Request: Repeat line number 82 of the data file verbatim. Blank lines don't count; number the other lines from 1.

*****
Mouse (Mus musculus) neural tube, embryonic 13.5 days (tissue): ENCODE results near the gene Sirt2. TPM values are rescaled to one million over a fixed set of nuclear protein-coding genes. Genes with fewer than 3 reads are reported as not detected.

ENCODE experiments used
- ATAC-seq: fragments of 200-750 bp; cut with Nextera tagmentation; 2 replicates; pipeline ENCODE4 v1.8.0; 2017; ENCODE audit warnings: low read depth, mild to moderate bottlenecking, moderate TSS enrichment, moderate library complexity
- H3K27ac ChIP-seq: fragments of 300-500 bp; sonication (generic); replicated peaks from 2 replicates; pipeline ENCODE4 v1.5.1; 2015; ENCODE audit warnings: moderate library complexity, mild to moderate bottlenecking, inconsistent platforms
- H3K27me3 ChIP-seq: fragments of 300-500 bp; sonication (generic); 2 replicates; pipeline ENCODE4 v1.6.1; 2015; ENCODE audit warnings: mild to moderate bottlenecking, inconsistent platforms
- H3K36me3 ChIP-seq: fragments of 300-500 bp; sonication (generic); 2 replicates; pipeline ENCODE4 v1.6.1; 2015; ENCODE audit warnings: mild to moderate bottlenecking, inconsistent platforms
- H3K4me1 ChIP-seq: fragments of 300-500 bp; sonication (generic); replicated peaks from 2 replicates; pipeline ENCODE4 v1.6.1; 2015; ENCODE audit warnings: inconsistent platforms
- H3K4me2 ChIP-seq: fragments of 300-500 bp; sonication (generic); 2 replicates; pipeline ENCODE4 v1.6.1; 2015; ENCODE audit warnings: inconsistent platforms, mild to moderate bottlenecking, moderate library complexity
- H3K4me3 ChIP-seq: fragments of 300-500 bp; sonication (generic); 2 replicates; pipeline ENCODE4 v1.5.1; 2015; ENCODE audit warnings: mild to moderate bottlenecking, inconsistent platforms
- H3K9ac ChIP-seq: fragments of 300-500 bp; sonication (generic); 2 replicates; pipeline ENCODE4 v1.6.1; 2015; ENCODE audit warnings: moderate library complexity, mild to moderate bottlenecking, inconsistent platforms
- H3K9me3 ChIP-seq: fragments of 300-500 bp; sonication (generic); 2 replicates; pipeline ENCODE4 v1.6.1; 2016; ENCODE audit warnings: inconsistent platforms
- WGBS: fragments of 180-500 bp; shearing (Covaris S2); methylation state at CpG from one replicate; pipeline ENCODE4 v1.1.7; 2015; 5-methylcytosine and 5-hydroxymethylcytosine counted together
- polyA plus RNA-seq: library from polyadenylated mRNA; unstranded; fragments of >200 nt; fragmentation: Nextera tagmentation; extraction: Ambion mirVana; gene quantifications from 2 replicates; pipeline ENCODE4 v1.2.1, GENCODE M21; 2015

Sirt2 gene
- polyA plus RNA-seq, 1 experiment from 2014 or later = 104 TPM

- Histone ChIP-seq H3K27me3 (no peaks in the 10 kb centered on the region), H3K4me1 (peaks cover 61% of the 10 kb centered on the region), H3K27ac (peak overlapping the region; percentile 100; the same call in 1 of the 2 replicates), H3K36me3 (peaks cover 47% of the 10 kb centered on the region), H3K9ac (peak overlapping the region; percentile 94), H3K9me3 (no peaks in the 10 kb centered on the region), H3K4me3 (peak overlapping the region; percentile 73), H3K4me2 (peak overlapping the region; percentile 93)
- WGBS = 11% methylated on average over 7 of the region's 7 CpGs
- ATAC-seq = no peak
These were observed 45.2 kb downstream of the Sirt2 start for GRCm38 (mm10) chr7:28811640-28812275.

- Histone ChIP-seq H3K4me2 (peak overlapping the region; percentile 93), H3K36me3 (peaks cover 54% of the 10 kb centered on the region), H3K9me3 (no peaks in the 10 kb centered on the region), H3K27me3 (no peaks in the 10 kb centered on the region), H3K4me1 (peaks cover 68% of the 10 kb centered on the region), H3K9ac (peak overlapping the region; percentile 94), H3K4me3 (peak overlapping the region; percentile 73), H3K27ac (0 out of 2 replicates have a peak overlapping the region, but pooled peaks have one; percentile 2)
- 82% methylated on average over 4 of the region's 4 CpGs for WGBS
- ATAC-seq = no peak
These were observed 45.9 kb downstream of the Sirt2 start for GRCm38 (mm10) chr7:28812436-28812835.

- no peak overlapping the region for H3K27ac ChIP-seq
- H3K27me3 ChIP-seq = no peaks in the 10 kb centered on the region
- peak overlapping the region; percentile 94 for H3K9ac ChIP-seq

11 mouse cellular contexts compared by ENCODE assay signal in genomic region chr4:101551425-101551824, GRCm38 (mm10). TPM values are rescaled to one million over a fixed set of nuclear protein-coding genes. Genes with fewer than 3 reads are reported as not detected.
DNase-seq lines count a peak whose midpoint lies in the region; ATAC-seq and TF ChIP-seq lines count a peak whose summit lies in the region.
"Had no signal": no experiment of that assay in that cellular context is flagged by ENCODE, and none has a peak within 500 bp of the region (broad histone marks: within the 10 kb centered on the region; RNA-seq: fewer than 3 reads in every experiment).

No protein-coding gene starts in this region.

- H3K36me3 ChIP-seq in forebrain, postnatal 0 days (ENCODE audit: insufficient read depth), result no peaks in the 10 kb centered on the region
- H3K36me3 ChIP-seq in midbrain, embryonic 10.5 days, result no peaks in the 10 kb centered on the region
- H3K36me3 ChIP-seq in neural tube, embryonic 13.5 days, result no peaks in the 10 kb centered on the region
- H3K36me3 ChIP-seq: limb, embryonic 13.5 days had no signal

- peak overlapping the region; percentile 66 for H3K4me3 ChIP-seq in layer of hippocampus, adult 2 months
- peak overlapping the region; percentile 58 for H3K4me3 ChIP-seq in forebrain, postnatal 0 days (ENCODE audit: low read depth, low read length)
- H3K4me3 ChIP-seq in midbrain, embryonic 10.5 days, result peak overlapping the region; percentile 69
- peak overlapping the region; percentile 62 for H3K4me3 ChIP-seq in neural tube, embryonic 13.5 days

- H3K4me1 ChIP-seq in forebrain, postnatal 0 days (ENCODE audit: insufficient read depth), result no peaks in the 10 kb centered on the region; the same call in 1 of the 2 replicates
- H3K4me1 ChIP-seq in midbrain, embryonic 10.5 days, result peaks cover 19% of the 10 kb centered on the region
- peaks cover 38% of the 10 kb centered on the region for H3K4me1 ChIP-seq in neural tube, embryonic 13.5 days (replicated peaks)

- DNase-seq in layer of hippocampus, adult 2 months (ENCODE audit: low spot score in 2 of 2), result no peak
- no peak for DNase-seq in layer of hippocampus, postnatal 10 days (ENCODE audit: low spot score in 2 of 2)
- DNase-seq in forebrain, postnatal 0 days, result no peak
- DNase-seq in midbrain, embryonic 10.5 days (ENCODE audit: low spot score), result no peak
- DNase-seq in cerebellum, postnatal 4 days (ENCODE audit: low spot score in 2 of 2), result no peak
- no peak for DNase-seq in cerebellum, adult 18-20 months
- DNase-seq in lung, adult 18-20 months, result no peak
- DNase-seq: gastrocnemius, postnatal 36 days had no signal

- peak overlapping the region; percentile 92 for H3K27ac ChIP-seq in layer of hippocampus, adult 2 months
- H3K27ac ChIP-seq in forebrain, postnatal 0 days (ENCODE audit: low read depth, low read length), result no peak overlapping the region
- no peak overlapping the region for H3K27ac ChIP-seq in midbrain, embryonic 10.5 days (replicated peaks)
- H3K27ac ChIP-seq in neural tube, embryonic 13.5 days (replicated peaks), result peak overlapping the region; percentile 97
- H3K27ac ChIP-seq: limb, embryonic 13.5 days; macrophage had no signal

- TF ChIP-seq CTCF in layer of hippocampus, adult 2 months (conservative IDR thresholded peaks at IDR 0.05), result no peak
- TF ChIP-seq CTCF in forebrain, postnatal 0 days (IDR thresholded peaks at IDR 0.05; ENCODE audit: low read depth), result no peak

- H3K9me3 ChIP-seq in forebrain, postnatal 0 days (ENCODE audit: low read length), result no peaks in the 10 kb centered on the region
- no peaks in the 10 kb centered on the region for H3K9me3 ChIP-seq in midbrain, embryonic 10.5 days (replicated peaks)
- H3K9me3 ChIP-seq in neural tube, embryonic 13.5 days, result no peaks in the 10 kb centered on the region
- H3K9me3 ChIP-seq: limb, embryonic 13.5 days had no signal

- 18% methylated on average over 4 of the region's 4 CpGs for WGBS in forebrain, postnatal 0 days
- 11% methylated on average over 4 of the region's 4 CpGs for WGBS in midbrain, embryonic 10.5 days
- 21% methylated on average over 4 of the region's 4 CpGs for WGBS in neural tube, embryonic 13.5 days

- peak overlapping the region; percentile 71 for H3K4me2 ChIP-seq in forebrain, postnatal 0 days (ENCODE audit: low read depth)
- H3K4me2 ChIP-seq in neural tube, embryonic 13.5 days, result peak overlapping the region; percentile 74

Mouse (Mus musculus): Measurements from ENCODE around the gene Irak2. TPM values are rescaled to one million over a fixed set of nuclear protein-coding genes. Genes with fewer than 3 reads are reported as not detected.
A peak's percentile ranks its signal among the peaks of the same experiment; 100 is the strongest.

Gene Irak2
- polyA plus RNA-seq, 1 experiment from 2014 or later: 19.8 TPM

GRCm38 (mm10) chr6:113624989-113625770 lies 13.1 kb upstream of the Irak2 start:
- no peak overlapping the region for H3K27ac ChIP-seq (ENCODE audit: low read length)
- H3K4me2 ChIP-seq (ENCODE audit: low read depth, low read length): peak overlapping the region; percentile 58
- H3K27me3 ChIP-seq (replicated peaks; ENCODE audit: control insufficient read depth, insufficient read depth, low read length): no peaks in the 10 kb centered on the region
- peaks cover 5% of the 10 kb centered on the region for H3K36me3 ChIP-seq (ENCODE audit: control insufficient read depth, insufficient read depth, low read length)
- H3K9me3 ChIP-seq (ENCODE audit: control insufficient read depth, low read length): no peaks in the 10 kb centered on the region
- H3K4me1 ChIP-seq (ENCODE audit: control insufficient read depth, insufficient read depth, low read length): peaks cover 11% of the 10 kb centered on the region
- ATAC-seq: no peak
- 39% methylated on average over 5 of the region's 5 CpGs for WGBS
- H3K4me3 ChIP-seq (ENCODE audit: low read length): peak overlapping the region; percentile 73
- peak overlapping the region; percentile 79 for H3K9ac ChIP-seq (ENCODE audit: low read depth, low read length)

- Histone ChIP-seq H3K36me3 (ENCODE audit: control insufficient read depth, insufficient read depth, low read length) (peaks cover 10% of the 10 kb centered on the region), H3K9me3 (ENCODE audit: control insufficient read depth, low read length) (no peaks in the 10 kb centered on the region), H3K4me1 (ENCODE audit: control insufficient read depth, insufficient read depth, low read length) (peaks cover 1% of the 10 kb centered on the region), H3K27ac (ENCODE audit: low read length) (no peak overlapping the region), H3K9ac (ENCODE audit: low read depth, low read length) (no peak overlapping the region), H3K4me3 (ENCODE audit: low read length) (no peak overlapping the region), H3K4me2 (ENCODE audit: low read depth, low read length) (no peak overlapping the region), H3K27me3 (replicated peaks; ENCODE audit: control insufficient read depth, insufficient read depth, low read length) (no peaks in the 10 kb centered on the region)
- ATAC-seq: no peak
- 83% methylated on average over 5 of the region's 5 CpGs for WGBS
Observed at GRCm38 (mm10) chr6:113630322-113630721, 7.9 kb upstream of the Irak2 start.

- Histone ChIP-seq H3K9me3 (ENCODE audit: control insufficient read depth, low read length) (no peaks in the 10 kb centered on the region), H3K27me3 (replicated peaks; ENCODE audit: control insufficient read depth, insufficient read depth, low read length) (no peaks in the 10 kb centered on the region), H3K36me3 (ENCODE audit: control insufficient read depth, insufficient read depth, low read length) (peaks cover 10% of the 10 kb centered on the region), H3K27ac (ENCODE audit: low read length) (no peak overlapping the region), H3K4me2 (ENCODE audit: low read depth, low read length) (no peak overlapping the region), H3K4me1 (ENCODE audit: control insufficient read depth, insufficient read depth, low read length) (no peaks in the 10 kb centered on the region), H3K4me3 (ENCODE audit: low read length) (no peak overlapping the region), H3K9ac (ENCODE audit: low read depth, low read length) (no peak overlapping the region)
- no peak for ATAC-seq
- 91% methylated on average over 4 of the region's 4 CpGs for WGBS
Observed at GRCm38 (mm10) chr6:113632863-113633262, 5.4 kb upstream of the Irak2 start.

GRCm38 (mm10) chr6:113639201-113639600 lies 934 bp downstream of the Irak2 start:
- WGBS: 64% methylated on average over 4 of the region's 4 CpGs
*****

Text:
- ATAC-seq: no peak